What We’re Reading, 3/28/12

Every morning, we poll the staff and round up their favorite economic, financial and political reads of the day. On our collective radar today: debt deal #longreads, Gingrich staff cuts, and the true cost of fine dining.

"Obama vs. Boehner: Who Killed the Debt Deal?" By Matt Bai (The New York Times magazine). Bai’s much anticipated 9,700-word story might be the conclusive take on the so-called “grand bargain” that collapsed last summer. “If we understand what really went on last July, then we’ll have a better sense of how difficult it will be for the two parties to stave off the coming political calamity and why, too, the situation may not be quite as hopeless as it seems,” writes Bai.

"Gingrich Cuts Staff, Aims for Tampa," by Mike Allen and Ginger Gibson (Politico). Gingrich slashed his staff by a third this morning in what Politico calls an attempt to save his “flailing” campaign. Kiplinger’s Richard Sammon explained last week why Gingrich is still hanging in the race, despite his losses.

"Diane Sawyer Sits Down With Federal Reserve Chairman Ben Bernanke" (ABC World News). Sawyer grilled the Fed chairman on gas prices, the housing market and unemployment during last night’s World News. His response in a nutshell: “I think that our economy’s gonna recover and continue to grow and be a world leader. But we’ve got a lot of challenges, and there’s no covering up that fact.”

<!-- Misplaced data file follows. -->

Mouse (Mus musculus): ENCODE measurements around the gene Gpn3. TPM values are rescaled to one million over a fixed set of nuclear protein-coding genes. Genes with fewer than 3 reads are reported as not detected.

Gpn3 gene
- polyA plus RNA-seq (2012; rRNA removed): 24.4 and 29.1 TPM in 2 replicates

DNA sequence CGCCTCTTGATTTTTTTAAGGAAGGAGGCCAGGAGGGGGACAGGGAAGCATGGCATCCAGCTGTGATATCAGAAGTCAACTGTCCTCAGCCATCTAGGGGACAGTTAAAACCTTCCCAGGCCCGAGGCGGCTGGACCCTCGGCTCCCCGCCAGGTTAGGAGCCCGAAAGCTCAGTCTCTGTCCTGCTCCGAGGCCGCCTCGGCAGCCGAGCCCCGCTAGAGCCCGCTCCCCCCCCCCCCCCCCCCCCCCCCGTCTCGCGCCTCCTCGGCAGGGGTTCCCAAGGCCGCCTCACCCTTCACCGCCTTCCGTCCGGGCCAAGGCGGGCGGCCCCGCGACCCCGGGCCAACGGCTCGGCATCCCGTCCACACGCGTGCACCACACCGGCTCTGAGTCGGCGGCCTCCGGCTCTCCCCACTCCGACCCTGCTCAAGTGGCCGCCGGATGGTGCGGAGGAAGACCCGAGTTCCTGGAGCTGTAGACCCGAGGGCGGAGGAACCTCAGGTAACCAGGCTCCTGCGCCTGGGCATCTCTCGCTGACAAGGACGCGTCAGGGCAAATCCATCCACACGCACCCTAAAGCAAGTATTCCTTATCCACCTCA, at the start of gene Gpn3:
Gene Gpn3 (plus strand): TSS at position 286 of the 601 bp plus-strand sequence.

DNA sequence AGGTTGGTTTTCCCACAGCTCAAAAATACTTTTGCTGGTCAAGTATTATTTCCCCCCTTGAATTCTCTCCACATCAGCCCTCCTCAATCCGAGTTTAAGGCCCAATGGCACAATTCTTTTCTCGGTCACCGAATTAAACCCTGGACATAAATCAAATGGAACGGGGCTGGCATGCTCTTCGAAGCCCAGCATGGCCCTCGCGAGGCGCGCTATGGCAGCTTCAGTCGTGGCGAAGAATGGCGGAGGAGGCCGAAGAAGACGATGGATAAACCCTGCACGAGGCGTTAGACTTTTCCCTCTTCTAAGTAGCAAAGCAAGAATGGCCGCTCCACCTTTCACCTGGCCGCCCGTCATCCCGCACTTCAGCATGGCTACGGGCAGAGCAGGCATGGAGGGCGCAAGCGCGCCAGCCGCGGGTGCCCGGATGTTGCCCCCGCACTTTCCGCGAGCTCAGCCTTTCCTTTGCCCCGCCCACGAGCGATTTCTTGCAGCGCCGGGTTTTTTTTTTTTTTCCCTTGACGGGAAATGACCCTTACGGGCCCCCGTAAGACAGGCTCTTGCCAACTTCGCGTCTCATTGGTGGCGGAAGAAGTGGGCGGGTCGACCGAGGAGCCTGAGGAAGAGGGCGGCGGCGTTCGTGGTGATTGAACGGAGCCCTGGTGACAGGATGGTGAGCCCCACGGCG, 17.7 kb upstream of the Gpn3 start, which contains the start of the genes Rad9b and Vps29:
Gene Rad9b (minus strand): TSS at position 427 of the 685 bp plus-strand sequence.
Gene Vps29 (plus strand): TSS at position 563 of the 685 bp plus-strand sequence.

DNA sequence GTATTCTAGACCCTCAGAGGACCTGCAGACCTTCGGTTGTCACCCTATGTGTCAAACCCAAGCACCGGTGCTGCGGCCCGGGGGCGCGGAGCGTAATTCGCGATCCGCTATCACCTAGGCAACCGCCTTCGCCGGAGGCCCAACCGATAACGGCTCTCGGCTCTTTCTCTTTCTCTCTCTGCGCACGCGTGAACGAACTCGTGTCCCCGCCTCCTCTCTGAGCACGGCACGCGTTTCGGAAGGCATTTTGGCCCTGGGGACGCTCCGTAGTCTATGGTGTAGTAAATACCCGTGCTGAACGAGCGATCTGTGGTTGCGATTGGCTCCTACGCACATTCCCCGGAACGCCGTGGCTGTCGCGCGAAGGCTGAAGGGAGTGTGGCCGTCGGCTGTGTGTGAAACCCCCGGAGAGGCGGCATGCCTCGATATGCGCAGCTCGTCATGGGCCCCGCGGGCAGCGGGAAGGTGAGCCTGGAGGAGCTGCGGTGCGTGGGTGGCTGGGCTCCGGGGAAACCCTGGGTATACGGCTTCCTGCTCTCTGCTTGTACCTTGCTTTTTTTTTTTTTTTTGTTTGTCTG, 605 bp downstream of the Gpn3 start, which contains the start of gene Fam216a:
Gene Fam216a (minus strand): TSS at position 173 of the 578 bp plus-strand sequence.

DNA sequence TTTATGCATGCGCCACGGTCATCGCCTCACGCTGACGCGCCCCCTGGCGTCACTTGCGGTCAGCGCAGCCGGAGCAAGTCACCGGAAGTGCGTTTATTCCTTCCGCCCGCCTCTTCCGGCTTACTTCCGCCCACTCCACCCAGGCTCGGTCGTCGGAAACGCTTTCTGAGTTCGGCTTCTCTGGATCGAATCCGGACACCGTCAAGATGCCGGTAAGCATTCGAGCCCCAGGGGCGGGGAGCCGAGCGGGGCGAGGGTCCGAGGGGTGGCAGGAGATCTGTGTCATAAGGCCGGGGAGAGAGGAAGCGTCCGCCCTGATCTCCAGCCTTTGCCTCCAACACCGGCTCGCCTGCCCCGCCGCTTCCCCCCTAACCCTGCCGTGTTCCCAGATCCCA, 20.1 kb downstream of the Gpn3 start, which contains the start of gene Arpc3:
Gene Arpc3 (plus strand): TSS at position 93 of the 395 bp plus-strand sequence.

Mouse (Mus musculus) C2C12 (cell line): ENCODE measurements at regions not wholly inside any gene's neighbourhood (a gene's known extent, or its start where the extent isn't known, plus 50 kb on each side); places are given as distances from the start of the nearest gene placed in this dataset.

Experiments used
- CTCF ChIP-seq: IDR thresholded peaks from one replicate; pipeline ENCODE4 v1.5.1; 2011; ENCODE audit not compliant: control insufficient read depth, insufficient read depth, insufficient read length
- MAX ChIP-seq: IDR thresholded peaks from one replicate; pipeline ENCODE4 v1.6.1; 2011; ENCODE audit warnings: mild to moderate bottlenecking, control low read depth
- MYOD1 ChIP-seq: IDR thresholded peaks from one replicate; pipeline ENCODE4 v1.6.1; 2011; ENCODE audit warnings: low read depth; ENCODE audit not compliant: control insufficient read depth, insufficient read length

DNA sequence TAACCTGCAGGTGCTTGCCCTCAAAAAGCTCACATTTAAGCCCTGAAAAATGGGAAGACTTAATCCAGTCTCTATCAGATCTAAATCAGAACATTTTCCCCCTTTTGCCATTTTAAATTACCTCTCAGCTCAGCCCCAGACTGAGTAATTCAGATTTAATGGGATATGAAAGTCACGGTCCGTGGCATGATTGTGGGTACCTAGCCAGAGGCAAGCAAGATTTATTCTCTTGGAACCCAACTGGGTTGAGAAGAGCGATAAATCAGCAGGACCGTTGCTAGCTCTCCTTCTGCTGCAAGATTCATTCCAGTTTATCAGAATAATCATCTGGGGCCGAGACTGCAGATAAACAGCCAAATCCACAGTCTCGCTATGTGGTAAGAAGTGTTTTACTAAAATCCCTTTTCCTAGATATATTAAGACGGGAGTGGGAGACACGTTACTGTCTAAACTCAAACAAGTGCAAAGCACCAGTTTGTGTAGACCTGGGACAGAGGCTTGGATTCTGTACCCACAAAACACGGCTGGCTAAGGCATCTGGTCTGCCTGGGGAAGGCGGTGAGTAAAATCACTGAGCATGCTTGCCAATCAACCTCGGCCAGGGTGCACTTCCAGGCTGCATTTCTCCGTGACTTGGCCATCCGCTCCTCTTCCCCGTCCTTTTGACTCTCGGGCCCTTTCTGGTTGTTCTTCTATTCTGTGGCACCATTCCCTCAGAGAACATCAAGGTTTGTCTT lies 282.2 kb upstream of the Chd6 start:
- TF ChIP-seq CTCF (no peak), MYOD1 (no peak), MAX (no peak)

"Why More Americans Are Living Alone" (PBS NewsHour). While we’re talking transcripts, here’s another interesting segment that aired last night: Eric Klinenberg, a sociologist at New York University, breaks down “the biggest social change of the last 50 or 60 years” — more Americans live alone. It could have huge implications for urban planning and economies in the future.

"High-End Food, Low Wage Labor," by Laurie Woolever (Dissent magazine). Woolever dissects restaurant economics, where chefs and executives take home big paychecks — but most employees make about $274 a week. The story is paywalled on Dissentmagazine.org, but still available (where else!) on Woolever’s Tumblr.